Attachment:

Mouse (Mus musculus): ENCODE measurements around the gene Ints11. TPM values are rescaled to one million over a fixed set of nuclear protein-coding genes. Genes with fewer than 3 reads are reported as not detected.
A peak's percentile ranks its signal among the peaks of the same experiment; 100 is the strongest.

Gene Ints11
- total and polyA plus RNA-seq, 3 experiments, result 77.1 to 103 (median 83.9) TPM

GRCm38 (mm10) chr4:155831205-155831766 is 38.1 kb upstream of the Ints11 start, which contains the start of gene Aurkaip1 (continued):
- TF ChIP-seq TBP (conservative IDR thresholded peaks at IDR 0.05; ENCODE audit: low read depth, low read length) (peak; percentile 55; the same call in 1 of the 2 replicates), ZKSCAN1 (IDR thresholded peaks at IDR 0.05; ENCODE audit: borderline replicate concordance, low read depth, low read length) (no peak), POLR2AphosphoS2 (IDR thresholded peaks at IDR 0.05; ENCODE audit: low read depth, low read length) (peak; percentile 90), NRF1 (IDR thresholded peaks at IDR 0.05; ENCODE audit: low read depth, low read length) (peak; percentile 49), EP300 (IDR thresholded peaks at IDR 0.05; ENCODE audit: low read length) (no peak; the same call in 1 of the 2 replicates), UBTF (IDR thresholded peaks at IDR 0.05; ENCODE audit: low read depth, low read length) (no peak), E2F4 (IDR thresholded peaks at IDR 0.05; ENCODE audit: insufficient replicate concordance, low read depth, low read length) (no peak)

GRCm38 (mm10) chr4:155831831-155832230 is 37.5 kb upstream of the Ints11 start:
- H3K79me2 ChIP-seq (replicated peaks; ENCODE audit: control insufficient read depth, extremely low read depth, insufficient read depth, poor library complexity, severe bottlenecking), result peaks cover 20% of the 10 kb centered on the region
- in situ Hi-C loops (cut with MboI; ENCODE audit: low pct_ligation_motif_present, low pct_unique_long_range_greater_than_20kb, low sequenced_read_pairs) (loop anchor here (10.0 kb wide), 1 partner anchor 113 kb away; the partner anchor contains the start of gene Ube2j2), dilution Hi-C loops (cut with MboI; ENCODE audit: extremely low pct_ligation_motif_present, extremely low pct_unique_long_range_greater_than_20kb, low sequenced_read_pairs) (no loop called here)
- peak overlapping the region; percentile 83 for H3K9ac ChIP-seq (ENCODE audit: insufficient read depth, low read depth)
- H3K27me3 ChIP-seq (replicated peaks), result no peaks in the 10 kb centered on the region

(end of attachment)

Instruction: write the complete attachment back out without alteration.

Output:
Mouse (Mus musculus): ENCODE measurements around the gene Ints11. TPM values are rescaled to one million over a fixed set of nuclear protein-coding genes. Genes with fewer than 3 reads are reported as not detected.
A peak's percentile ranks its signal among the peaks of the same experiment; 100 is the strongest.

Gene Ints11
- total and polyA plus RNA-seq, 3 experiments, result 77.1 to 103 (median 83.9) TPM

GRCm38 (mm10) chr4:155831205-155831766 is 38.1 kb upstream of the Ints11 start, which contains the start of gene Aurkaip1 (continued):
- TF ChIP-seq TBP (conservative IDR thresholded peaks at IDR 0.05; ENCODE audit: low read depth, low read length) (peak; percentile 55; the same call in 1 of the 2 replicates), ZKSCAN1 (IDR thresholded peaks at IDR 0.05; ENCODE audit: borderline replicate concordance, low read depth, low read length) (no peak), POLR2AphosphoS2 (IDR thresholded peaks at IDR 0.05; ENCODE audit: low read depth, low read length) (peak; percentile 90), NRF1 (IDR thresholded peaks at IDR 0.05; ENCODE audit: low read depth, low read length) (peak; percentile 49), EP300 (IDR thresholded peaks at IDR 0.05; ENCODE audit: low read length) (no peak; the same call in 1 of the 2 replicates), UBTF (IDR thresholded peaks at IDR 0.05; ENCODE audit: low read depth, low read length) (no peak), E2F4 (IDR thresholded peaks at IDR 0.05; ENCODE audit: insufficient replicate concordance, low read depth, low read length) (no peak)

GRCm38 (mm10) chr4:155831831-155832230 is 37.5 kb upstream of the Ints11 start:
- H3K79me2 ChIP-seq (replicated peaks; ENCODE audit: control insufficient read depth, extremely low read depth, insufficient read depth, poor library complexity, severe bottlenecking), result peaks cover 20% of the 10 kb centered on the region
- in situ Hi-C loops (cut with MboI; ENCODE audit: low pct_ligation_motif_present, low pct_unique_long_range_greater_than_20kb, low sequenced_read_pairs) (loop anchor here (10.0 kb wide), 1 partner anchor 113 kb away; the partner anchor contains the start of gene Ube2j2), dilution Hi-C loops (cut with MboI; ENCODE audit: extremely low pct_ligation_motif_present, extremely low pct_unique_long_range_greater_than_20kb, low sequenced_read_pairs) (no loop called here)
- peak overlapping the region; percentile 83 for H3K9ac ChIP-seq (ENCODE audit: insufficient read depth, low read depth)
- H3K27me3 ChIP-seq (replicated peaks), result no peaks in the 10 kb centered on the region